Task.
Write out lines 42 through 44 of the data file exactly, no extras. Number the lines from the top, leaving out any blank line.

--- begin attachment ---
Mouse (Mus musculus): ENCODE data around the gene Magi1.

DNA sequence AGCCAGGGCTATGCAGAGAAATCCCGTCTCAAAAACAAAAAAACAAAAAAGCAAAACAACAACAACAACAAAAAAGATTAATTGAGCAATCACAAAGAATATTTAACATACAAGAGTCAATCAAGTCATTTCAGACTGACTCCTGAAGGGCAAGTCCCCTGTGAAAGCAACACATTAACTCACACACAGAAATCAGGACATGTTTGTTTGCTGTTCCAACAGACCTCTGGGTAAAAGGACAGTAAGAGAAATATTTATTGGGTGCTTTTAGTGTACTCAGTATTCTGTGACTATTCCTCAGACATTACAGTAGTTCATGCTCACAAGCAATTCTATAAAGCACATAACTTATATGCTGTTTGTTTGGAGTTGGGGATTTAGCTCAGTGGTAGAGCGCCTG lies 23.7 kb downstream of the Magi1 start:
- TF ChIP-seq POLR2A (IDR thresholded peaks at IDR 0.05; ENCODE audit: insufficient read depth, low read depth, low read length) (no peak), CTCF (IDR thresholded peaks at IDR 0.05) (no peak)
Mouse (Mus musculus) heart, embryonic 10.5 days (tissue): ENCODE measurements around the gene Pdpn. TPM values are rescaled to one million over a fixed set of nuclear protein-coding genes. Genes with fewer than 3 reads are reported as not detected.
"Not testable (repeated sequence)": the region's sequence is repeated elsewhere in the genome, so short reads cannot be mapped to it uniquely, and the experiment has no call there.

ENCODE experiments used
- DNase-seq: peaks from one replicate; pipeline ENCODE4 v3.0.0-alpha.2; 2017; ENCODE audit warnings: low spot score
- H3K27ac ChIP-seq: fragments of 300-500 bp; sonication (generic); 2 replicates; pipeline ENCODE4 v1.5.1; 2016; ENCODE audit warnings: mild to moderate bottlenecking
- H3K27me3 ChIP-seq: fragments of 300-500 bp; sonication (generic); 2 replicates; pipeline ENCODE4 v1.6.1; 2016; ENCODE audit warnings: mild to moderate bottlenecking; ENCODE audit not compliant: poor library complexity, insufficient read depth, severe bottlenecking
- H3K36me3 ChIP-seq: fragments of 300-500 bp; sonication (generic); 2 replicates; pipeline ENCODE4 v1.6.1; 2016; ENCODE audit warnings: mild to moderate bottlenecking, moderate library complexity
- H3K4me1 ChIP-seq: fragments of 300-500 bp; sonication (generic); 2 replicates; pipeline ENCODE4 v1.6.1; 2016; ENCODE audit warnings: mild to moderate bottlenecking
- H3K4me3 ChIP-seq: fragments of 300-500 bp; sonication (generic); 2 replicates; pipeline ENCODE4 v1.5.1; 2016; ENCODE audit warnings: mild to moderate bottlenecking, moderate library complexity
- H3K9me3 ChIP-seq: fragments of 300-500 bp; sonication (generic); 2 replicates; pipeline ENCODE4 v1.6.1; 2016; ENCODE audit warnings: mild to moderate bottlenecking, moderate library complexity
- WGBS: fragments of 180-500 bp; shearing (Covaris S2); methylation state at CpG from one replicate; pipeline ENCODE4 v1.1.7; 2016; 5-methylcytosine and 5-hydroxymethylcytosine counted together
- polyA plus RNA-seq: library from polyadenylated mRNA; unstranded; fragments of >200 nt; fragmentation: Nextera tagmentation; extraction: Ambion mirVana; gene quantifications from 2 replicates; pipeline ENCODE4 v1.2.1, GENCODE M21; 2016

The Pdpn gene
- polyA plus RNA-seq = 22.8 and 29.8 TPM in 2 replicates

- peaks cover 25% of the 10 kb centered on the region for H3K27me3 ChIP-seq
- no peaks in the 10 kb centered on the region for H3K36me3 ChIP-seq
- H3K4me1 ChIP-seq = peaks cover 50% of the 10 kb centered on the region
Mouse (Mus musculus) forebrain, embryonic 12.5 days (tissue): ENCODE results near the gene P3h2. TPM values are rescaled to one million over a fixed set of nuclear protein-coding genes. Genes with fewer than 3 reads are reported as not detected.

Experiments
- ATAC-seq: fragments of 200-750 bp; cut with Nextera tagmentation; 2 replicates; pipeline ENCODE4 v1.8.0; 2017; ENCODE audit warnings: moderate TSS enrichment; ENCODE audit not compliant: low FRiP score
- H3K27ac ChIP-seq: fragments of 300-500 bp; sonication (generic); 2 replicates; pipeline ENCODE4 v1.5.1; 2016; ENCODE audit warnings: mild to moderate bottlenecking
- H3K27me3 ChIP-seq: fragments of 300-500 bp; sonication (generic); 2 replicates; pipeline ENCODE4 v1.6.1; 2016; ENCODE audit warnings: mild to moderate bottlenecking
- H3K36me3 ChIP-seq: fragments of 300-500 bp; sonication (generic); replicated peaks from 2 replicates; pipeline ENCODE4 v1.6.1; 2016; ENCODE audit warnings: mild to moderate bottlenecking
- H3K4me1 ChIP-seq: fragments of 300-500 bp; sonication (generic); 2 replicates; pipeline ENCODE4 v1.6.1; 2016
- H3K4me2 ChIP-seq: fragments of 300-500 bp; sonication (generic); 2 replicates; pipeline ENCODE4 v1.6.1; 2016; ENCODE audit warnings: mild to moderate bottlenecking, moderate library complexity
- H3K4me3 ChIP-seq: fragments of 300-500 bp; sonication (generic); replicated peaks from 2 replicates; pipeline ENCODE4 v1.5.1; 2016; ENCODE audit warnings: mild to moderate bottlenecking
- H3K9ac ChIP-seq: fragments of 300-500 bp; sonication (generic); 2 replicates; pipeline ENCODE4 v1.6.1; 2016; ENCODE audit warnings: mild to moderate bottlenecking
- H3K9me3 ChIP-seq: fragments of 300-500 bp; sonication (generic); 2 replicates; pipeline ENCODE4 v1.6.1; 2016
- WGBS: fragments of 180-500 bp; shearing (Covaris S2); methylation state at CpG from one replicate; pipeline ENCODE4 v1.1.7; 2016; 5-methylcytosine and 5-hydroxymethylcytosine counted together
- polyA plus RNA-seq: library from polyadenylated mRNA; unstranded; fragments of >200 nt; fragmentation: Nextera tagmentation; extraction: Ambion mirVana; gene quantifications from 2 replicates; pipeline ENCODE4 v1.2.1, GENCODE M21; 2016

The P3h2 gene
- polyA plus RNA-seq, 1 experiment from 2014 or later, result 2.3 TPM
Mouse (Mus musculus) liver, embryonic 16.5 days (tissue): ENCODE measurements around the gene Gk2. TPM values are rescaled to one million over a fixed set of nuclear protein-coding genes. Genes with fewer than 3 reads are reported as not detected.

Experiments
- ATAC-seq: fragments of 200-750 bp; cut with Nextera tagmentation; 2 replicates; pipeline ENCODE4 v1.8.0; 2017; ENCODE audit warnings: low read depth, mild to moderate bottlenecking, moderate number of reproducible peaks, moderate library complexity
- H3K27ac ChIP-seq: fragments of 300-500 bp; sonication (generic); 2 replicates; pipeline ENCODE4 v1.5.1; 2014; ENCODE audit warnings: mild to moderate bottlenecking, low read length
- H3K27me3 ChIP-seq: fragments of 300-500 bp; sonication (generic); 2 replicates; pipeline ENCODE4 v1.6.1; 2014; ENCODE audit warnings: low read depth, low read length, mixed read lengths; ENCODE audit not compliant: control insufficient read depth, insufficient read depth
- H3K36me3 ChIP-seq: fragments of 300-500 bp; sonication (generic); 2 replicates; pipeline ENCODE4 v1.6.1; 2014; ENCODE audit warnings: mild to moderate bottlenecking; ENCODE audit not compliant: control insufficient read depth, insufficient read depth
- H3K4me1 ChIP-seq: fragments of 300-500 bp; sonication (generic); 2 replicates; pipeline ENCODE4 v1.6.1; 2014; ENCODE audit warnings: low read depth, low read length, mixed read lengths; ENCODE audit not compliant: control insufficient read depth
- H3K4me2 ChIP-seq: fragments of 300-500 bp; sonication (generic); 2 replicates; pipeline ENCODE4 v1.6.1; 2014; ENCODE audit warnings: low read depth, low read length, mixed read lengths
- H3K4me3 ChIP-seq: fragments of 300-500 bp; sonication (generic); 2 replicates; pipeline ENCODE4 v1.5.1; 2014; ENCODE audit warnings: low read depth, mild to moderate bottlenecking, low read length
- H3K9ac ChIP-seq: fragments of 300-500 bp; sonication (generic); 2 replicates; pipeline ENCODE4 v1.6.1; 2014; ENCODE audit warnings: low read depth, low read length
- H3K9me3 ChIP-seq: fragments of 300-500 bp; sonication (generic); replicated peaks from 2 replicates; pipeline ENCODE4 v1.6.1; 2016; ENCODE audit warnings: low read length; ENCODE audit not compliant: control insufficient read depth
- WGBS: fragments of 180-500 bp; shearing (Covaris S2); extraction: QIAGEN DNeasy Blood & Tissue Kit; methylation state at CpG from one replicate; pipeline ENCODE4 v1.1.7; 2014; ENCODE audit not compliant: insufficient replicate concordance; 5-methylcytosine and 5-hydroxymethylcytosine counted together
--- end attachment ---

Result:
- H3K4me1 ChIP-seq: fragments of 300-500 bp; sonication (generic); 2 replicates; pipeline ENCODE4 v1.6.1; 2014; ENCODE audit warnings: low read depth, low read length, mixed read lengths; ENCODE audit not compliant: control insufficient read depth
- H3K4me2 ChIP-seq: fragments of 300-500 bp; sonication (generic); 2 replicates; pipeline ENCODE4 v1.6.1; 2014; ENCODE audit warnings: low read depth, low read length, mixed read lengths
- H3K4me3 ChIP-seq: fragments of 300-500 bp; sonication (generic); 2 replicates; pipeline ENCODE4 v1.5.1; 2014; ENCODE audit warnings: low read depth, mild to moderate bottlenecking, low read length